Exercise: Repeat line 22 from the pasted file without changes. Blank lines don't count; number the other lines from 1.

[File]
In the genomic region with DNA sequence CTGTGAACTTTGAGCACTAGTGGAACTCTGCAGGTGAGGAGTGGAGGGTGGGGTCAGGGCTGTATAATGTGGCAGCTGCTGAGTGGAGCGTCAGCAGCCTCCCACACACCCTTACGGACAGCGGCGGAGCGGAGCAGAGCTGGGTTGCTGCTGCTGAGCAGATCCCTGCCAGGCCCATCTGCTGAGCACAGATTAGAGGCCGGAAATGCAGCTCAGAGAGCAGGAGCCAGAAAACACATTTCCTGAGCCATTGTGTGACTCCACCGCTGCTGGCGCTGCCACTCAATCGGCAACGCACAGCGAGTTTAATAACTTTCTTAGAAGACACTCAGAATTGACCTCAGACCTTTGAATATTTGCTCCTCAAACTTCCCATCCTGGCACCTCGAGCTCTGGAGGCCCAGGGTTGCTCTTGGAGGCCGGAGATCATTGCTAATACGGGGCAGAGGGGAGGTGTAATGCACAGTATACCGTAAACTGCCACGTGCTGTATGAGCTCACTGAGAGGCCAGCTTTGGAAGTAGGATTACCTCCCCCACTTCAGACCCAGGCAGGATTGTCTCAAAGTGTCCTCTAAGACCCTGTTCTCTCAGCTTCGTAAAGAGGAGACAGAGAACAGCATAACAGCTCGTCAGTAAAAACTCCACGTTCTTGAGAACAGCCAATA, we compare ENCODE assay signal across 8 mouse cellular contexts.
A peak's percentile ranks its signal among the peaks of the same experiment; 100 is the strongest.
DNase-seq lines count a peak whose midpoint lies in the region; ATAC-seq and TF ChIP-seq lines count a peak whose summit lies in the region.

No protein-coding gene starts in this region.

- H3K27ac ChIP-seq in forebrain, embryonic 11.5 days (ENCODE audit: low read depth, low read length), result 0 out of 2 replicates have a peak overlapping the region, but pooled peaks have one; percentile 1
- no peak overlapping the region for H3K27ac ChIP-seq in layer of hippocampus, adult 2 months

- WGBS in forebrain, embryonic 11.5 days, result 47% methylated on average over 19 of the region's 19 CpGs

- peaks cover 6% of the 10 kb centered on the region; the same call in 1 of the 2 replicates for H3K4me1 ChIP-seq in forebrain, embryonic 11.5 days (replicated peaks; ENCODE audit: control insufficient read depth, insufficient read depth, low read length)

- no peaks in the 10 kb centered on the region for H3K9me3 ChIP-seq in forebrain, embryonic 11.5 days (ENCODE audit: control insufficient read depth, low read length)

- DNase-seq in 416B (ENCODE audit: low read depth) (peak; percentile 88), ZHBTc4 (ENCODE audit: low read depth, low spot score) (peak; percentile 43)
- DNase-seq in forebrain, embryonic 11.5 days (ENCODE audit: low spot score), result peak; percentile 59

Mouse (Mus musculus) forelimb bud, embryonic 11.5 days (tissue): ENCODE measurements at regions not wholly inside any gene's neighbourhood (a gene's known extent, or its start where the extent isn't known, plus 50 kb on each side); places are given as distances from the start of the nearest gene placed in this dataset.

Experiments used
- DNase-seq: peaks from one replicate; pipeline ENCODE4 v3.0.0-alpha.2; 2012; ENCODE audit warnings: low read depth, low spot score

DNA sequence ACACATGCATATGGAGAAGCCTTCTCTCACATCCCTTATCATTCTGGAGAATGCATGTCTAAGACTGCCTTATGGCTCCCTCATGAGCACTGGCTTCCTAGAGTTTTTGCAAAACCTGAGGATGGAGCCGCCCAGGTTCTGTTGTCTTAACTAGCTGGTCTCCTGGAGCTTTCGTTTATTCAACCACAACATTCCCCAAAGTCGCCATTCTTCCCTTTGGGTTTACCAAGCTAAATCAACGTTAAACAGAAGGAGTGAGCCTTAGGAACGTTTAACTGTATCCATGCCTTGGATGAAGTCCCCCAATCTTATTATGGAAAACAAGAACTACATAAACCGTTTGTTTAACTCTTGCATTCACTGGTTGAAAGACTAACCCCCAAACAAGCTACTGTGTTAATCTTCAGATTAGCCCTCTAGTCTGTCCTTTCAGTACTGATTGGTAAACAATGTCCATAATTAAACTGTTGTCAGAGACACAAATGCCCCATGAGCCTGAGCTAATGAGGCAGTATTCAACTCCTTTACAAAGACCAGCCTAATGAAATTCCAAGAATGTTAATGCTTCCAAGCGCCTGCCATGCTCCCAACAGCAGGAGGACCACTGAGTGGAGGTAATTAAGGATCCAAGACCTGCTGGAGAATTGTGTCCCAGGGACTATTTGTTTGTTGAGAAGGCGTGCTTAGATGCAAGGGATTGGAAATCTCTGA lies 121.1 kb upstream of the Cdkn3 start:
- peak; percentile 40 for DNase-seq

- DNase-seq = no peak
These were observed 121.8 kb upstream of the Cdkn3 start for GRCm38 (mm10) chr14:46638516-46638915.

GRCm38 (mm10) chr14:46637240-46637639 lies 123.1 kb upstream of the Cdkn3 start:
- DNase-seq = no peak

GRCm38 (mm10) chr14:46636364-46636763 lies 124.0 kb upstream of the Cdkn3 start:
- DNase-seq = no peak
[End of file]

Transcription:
- DNase-seq = no peak